Preventing pigeon problems at your home or business
Pigeons are a common sight here in the Valley, roosting on the roofs of homes and businesses throughout Phoenix. Most people don’t think twice about seeing a pigeon under the eaves of a roof, but they arguably should: pigeons are a major source of property damage and a potential disease vector.
In this article and the accompanying infographic, we’ll review the damage pigeons can cause, as well as the best ways for homes and businesses to deal with a pigeon infestation. If you need pigeon control services here in the Phoenix metro area, be sure to call our team at KY-KO Pest Prevention for a free inspection. We specialize in effective pigeon deterrence and removal.
Are pigeons really that big of a problem?
At one point or another, most people have dealt with the annoyance of pigeon droppings on the hood of their freshly washed car. However, the threat pigeons pose goes far beyond simple vehicle defacement. Feral pigeons are a major nuisance, a disease vector, and a potential source of property damage—all rolled into one pest. Drawn to large cities and quiet suburbs alike by the presence of humans and easy meals, pigeons nest and roost on top of homes and businesses.
As pigeons gather, their droppings begin to accumulate. Like all birds, pigeon droppings are highly acidic—if not cleaned immediately, these droppings can begin to eat through roofing material, damage vehicle paint, or destroy other property. Many historic buildings and statues carry the scars of pigeon droppings, but the effects of their uric acid content can also be seen in newer construction, as well. The U.S. Department of Agriculture, in studying the impact pigeons have on agribusiness, even found that pigeon feces could reduce the lifespan of some roofs by half. In the event that pigeons get inside of an attic space, the damage that their droppings do can be even further magnified.
Pigeons can spread harmful diseases through their droppings and nests. These birds are carriers for transmissible diseases such as salmonellosis, listeriosis, meningitis, and more. In most cases, these diseases are spread when people go to clean up droppings off of a car, sidewalk, or table without wearing proper hand and eyewear protection. As a serious vector for disease, pigeons are especially undesirable for restaurants and food service businesses with patios.
Like most birds, pigeons use loose materials—leaves, branches, and trash—to assemble nests. This can lead to an assortment of problems. One of the most popular places for a pigeon to construct a nest is inside of a roof gutter. This can block the movement of rainwater off of the roof of your home or business, leading to water accumulating on the roof and damaging the tile, shingle, or the underlayment. Beyond the potential for roof damage and leaks, the presence of a nest ensures that the pigeons are there to stay, further exacerbating the droppings issue.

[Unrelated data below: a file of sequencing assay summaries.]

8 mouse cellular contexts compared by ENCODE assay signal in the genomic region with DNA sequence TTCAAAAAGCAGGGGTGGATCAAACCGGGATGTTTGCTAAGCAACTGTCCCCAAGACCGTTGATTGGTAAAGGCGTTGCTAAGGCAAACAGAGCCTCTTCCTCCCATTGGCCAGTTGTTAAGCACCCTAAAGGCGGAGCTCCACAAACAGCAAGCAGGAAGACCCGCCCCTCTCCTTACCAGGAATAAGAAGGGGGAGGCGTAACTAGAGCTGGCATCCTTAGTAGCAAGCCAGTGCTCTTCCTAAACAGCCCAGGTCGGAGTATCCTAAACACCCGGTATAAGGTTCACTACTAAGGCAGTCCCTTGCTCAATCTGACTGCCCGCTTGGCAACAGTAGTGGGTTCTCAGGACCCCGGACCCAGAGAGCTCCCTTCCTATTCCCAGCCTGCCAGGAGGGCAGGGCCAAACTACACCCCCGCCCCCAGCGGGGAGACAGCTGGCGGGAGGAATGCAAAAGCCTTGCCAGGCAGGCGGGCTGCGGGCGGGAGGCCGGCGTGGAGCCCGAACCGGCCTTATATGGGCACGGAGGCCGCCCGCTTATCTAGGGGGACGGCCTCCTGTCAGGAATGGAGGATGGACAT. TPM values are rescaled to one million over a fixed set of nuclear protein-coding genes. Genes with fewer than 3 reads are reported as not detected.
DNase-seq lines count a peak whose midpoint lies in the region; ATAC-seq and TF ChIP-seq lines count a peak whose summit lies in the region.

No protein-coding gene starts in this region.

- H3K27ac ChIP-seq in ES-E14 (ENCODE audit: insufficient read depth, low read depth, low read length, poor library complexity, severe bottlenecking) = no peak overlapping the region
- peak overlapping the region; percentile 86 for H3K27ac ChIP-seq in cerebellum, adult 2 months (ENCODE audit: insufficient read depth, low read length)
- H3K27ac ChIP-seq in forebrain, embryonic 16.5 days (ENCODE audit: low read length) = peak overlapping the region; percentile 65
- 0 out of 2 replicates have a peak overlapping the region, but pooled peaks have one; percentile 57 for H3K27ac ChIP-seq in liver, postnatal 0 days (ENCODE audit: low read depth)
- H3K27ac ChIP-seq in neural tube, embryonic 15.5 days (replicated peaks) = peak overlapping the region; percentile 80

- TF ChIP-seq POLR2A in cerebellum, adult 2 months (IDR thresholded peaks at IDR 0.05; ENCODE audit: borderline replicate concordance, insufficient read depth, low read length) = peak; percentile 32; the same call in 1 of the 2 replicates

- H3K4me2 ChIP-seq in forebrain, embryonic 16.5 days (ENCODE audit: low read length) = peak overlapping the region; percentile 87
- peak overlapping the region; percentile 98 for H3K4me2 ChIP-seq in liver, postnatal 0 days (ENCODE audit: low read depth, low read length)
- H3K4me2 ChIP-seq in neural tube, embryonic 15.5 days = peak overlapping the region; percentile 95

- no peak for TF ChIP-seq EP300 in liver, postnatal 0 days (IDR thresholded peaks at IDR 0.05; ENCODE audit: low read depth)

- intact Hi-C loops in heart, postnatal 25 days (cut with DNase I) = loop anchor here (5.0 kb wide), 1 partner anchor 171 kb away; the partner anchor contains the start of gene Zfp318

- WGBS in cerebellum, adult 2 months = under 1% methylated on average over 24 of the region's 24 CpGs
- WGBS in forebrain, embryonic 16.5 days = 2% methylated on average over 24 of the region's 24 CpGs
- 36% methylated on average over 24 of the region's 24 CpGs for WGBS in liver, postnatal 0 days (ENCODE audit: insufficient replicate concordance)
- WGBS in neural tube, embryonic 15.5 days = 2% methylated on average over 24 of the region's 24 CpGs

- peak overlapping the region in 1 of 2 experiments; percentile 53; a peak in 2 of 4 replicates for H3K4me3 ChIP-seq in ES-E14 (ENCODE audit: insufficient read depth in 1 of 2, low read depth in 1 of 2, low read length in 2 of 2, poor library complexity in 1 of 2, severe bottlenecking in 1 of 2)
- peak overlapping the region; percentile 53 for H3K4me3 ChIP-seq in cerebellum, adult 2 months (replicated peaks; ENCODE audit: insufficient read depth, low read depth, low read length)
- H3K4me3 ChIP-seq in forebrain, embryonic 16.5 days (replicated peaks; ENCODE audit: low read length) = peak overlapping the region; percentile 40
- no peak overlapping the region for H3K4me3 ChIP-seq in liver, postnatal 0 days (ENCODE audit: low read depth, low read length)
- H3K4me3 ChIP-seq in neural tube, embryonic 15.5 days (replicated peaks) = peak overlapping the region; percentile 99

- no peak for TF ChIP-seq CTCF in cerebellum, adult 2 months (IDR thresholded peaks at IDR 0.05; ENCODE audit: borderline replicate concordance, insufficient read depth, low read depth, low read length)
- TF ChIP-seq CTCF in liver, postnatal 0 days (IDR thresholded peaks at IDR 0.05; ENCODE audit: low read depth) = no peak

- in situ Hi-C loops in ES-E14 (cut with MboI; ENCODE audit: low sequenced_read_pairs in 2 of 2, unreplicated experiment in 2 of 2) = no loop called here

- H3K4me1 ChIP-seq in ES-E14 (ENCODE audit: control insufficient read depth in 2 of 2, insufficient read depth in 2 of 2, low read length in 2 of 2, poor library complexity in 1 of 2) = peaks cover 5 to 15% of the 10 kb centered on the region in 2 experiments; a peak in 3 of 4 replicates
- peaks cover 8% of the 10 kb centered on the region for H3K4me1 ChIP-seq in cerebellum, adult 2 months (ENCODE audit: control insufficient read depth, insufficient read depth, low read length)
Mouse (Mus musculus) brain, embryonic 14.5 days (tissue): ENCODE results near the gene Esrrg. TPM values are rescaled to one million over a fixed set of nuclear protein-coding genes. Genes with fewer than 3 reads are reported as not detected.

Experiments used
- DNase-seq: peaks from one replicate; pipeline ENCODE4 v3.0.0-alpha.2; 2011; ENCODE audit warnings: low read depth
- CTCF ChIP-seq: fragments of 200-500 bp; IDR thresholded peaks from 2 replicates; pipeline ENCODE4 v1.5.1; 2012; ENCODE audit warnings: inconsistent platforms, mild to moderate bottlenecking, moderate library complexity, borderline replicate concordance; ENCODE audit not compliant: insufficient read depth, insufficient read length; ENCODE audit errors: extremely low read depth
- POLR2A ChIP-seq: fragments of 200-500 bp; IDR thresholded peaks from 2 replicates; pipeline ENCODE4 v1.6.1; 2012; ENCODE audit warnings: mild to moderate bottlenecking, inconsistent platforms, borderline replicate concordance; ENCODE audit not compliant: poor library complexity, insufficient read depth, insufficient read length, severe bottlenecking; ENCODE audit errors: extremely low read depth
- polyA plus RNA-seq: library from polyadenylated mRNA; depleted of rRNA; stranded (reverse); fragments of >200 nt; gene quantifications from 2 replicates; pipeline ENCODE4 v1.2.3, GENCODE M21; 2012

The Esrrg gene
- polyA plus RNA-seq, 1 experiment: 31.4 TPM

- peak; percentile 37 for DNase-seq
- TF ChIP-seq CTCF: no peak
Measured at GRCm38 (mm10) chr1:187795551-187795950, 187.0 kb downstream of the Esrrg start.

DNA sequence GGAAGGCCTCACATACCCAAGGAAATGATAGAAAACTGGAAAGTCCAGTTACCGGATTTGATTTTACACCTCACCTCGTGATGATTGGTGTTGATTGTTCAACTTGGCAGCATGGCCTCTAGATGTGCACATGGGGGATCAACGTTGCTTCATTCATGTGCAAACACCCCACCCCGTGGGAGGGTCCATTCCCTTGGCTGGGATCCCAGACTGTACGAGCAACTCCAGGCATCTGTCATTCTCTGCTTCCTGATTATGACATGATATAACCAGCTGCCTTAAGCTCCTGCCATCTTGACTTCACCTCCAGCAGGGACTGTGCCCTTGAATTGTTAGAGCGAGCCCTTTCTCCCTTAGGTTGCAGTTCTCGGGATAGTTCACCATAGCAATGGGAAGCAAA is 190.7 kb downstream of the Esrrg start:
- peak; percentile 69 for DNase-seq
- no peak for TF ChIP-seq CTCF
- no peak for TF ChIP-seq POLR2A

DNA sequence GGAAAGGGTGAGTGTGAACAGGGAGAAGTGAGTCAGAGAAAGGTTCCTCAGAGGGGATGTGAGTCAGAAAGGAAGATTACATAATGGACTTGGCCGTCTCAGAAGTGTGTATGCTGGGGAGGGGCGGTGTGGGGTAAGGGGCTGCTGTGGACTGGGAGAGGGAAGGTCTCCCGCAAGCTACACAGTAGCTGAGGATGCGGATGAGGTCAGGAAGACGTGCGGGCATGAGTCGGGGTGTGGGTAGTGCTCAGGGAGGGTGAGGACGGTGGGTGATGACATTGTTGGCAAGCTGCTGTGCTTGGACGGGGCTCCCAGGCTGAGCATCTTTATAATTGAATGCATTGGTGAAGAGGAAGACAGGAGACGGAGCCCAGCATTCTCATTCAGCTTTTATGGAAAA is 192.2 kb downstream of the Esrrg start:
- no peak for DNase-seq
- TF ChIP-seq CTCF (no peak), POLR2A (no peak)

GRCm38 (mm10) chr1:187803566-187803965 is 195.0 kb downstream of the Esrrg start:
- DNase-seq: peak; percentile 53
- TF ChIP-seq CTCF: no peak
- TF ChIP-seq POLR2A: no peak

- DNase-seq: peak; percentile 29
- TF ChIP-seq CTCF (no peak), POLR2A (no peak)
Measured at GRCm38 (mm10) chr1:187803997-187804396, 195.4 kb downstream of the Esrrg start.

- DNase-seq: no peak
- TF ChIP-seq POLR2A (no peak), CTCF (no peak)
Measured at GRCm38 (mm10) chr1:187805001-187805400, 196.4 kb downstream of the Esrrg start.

What is the best way to deal with pigeons?
At the city level
At the city and municipality level, people are beginning to take action against pigeons. One natural place to start is the feeding of feral pigeons. While seen by some as a romantic part of bustling city life, throwing bread crumbs at this pest only encourages the growth and permanency of urban pigeon populations. Backed by studies demonstrating the diseases pigeons spread and the property damage they can do, many city governments have begun imposing substantial fines as a penalty for feeding wild pigeons.
At the home or business level
Overall, deterrence is the best method of pigeon prevention and removal. By denying this pest access to food, shelter, and a sense of safety, both homeowners and property managers can encourage flocks to go elsewhere.
In contrast, here’s what doesn’t work:
- — Trapping pigeons: Pigeons can breed and gather at your home faster than you can trap them. You then have to maintain and clean traps, potentially bringing you into contact with droppings and diseases.
- — Shooting pigeons: For the same reasons, this is a less-than-ideal solution that does nothing to permanently impact pigeon populations. It also is a potential safety hazard and requires you to clean up a carcass.
- — Poisoning pigeons: Any poisoned food left out for pigeons can also be eaten by other birds, including native songbird species. As they die, cats and dogs can consume them, passing the poison along to neighborhood pets.
If you have a pigeon infestation at your home or business, call our team here at KY-KO Pest Prevention. We specialize in pigeon control services here in the Valley, and we offer free pigeon inspections.